By Russel D McLean
At an event I attended recently, the author admitted it had been a while since his last book. He’d been working on something he thought “might sell better than my usual books” but found that the project struggled to get into gear. He spent 18 months working on something that got binned.
Now I know some of you might consider that wasted wordage, but the truth is I had the same situation. A book I was determined to make work but that couldn’t find its voice, a book that I knew wasn’t ready for consumption.
Yeah, don’t think that being published makes this gig any easier.
It was around 18 months of frustration for me, too. It wasn’t like so-called “writers block” because the problem was not the words. It was the feel. The atmosphere. Sometimes, you read something and you feel something that’s difficult to describe. Sometimes its called voice. But whatever it is, it’s the thing that makes the book feel convincing and real on its own terms.
And, I know that what I just said sounds airy-fairy, and I hate that. Because I strive to be as practical as I can about the writing process, but the truth us that for a book to work there has to be something more than just words on the page. There has to be an extra something that supervenes over the text, that becomes more than just the right words.
Whatever that was, this book didn’t have it.
And that killed me. Because I was fighting to find it. Kicking and screaming. I edited, re-edited, edited some more. I chopped and changed characters, merged plotlines and added new ones. I looked at plot, theme, everything I could and worked on motifs and other arty things that most of the time you don’t expect people to notice.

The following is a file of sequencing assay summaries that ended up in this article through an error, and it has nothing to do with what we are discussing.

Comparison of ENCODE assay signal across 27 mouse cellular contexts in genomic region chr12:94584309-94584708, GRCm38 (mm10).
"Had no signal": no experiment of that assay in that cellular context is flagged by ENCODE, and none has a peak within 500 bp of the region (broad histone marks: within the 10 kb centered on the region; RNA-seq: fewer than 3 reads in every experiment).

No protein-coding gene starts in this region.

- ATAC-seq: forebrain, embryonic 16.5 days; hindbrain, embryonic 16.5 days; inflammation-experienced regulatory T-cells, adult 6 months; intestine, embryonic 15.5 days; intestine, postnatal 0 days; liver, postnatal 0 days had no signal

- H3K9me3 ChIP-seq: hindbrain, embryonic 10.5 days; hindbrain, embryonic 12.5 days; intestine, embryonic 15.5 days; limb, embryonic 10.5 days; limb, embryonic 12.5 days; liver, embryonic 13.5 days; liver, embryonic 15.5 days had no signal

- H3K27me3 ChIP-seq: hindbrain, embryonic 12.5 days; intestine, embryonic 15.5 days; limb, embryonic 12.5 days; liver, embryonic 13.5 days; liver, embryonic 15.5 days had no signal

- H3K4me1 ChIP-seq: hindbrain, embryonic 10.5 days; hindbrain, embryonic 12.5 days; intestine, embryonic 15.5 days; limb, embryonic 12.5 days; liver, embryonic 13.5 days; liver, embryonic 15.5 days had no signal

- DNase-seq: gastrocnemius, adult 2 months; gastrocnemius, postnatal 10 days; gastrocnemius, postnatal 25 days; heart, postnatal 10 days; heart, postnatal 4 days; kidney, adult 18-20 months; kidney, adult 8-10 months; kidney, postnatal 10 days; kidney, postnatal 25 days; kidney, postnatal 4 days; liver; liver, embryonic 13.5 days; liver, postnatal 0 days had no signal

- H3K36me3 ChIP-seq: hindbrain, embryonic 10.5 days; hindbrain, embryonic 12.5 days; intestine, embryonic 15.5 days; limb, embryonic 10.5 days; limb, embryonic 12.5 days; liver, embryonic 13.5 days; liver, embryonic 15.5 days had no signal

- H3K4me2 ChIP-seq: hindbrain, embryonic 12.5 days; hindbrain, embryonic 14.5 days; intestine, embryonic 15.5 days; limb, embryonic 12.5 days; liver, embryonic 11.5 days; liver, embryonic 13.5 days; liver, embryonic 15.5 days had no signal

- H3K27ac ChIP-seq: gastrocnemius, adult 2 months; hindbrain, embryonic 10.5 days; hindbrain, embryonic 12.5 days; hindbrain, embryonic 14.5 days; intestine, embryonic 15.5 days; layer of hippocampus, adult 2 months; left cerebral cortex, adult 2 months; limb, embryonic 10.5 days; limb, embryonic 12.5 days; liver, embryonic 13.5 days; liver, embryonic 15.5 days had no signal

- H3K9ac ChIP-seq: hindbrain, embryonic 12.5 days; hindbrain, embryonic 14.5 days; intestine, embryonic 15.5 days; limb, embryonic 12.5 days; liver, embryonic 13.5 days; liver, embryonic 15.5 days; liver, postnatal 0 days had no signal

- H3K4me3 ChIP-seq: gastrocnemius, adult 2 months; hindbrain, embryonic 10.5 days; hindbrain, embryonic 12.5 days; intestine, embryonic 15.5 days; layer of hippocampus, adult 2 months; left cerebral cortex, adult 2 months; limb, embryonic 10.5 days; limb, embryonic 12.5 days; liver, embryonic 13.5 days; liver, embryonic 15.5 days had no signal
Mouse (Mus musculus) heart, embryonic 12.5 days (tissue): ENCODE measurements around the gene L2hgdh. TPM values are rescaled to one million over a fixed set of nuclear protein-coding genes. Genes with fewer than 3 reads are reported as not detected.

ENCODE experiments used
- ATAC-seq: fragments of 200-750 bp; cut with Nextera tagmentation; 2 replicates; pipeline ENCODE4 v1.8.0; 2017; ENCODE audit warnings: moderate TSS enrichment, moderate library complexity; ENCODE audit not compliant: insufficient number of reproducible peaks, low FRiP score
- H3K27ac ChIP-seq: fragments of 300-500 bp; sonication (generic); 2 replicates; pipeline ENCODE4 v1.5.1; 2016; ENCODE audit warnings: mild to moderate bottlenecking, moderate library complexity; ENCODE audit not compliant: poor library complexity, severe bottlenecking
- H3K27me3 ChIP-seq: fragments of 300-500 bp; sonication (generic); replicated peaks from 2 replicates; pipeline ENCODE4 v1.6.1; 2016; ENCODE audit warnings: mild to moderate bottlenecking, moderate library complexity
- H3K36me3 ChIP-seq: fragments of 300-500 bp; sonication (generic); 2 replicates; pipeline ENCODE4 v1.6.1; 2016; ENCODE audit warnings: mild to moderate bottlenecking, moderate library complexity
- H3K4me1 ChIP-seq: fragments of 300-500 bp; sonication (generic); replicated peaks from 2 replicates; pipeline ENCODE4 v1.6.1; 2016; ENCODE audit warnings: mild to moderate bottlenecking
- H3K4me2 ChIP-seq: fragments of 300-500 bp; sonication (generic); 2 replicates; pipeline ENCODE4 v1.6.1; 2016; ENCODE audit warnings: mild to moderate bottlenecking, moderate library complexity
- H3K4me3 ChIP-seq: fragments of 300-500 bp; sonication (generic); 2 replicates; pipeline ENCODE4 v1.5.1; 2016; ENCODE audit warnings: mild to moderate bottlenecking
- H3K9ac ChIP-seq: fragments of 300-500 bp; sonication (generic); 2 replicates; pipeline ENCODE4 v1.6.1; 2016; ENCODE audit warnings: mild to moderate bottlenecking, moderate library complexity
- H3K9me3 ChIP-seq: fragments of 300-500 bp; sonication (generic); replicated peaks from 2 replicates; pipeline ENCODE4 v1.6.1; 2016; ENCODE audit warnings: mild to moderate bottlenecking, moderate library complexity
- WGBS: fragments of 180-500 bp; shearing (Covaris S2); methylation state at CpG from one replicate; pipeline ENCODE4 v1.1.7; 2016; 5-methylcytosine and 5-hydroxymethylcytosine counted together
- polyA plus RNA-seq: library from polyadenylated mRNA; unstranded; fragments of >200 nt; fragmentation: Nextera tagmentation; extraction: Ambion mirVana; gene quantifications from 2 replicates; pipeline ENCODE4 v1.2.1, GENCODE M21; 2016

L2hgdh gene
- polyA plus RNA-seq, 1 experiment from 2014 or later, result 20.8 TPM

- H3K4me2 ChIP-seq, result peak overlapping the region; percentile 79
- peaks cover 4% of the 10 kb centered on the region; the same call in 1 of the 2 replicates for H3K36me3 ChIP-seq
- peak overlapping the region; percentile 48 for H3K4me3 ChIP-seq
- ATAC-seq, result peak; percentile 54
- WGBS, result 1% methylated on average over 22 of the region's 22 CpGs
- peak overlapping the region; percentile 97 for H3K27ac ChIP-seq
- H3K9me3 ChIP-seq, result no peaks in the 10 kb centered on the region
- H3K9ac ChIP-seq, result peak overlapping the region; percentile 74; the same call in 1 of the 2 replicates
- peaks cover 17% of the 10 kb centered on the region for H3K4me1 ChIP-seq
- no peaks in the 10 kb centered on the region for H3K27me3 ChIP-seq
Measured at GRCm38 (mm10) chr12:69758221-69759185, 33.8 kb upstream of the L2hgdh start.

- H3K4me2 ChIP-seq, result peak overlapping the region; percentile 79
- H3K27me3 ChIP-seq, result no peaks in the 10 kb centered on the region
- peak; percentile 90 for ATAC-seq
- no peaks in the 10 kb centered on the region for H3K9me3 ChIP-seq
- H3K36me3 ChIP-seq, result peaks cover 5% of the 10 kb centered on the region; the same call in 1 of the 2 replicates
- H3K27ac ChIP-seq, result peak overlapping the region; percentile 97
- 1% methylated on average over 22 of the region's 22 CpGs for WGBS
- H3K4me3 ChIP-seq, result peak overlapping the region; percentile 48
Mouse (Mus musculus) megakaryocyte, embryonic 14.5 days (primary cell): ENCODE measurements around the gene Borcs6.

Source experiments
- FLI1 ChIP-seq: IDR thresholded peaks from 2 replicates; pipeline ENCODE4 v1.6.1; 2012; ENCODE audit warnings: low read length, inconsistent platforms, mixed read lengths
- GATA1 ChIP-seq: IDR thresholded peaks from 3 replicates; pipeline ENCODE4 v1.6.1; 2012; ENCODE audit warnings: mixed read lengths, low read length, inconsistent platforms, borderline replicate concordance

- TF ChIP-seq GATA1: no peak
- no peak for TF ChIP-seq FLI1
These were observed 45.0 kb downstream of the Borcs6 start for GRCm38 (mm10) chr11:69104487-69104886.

So 18 months was…
No, I don’t believe it was. And I don’t believe this other author – the one who had a similar experience – would think his time was wasted, either.
Sure, it was a pain in the arse and you know, it would have been nice to finish a book that we could have been paid for. But being professional writers, we were likely both supporting ourselves with other projects (I made some money from shorts and articles during those months) so there was that at least.
But in terms of the non-monetary side of the gig, writing this book honed my skills. Taught me a great deal. About how my mind works, the kind of stories that fascinate me, that I want to tell. Many of these lessons, I think, helped me when I came back to write the 3rd McNee novel (and there will be a third, certainly in the UK where it’s just been contracted). There were tricks and tips I picked up that are invaluable to me now.
Because the truth is, no writing experience is wasted.
Not if we learn from it.
I learned this coming up through the publishing industry, that even the bad books I wrote eventually taught me something, even if it was just what not to do. Those million words I wrote before being published were never regretted for that reason.
And I always say to new writers that they’re going to write a lot of shite before they get published. Because that’s how you learn in this gig.
I’m beginning to wonder if I should amend that to, “you’re also going to write a lot shite after publication, too. Because the truth is, in this gig, you never really stop learning.”